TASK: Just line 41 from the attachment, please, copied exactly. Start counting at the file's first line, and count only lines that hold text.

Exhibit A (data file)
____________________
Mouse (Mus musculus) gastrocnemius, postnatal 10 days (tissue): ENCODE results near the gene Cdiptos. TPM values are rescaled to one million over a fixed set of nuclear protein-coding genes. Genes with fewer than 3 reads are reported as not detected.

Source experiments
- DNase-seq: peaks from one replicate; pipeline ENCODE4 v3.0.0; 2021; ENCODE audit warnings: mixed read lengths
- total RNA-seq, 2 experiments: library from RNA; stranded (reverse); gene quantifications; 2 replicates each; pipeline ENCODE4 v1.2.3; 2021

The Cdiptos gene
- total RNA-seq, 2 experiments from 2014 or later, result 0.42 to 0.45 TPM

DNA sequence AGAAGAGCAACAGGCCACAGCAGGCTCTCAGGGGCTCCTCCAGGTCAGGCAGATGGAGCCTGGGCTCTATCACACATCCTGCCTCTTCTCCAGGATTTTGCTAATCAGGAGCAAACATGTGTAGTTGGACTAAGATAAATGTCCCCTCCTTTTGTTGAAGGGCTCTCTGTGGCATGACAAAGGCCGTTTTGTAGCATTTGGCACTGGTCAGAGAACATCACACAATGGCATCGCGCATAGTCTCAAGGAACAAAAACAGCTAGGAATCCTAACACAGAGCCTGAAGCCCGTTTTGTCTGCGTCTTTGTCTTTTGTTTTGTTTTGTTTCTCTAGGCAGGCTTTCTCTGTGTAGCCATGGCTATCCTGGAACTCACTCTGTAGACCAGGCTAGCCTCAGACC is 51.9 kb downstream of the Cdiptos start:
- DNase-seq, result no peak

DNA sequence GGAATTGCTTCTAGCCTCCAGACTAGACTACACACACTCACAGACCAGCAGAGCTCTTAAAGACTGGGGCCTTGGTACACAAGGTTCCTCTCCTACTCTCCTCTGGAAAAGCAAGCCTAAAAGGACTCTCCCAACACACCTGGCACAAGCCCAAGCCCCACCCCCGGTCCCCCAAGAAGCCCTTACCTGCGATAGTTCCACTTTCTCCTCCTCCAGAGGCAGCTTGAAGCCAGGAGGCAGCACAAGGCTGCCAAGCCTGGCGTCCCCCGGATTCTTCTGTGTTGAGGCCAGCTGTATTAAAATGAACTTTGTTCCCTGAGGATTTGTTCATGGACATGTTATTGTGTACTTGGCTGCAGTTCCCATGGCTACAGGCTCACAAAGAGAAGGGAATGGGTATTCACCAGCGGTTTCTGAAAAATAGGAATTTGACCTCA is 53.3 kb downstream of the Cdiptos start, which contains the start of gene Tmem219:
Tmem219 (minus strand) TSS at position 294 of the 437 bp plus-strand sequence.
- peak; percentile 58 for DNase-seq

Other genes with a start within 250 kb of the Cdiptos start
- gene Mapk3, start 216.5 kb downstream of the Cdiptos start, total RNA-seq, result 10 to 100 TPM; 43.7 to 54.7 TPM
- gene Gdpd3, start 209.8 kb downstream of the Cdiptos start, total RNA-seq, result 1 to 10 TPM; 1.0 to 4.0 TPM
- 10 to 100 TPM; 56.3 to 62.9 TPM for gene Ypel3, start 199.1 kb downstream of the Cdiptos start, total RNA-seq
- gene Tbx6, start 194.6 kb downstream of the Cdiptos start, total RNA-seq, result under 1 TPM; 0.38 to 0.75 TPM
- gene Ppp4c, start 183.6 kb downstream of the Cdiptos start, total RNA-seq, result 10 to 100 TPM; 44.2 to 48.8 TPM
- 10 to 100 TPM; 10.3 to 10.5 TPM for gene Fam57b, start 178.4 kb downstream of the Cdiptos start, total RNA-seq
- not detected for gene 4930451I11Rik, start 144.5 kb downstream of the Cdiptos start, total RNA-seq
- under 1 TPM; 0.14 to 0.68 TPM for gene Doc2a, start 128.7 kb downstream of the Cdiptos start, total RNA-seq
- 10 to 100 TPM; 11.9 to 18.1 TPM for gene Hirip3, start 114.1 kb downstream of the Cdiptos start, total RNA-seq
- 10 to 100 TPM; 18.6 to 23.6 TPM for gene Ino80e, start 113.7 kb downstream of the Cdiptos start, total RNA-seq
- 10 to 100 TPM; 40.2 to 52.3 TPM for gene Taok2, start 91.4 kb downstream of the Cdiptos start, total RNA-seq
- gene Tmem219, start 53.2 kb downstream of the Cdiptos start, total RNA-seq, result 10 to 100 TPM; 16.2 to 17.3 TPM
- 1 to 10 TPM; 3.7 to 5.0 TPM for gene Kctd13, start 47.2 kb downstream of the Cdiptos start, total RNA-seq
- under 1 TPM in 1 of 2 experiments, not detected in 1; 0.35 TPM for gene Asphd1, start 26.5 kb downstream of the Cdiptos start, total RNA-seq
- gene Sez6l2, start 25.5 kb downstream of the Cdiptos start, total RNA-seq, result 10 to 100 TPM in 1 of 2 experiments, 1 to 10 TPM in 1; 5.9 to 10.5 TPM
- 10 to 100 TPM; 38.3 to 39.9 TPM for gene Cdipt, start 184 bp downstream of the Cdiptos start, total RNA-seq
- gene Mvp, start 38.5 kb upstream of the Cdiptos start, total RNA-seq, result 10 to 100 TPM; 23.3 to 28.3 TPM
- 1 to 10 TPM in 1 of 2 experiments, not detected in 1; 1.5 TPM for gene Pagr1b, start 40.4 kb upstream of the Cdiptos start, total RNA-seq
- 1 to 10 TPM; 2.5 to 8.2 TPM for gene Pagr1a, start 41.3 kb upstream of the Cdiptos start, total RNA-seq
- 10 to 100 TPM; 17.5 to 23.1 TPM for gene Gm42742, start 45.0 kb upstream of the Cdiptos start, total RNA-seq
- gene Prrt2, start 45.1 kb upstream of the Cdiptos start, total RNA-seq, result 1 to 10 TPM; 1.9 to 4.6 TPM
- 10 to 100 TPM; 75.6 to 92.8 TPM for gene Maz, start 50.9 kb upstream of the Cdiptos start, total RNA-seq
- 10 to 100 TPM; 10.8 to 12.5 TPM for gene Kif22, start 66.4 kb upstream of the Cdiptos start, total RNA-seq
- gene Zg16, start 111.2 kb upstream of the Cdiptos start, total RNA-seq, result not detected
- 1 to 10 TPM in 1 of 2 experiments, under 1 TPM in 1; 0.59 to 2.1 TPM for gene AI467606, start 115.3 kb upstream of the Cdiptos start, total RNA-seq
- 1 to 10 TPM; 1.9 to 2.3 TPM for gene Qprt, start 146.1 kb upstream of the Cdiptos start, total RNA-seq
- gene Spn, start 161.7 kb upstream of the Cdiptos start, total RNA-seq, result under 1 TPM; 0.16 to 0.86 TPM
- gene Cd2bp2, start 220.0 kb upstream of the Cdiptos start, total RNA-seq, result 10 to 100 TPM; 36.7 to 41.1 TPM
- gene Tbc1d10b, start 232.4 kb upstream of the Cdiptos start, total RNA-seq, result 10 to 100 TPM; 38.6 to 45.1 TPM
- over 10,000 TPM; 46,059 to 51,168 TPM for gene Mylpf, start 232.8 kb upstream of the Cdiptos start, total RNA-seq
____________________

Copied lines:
- gene Tbc1d10b, start 232.4 kb upstream of the Cdiptos start, total RNA-seq, result 10 to 100 TPM; 38.6 to 45.1 TPM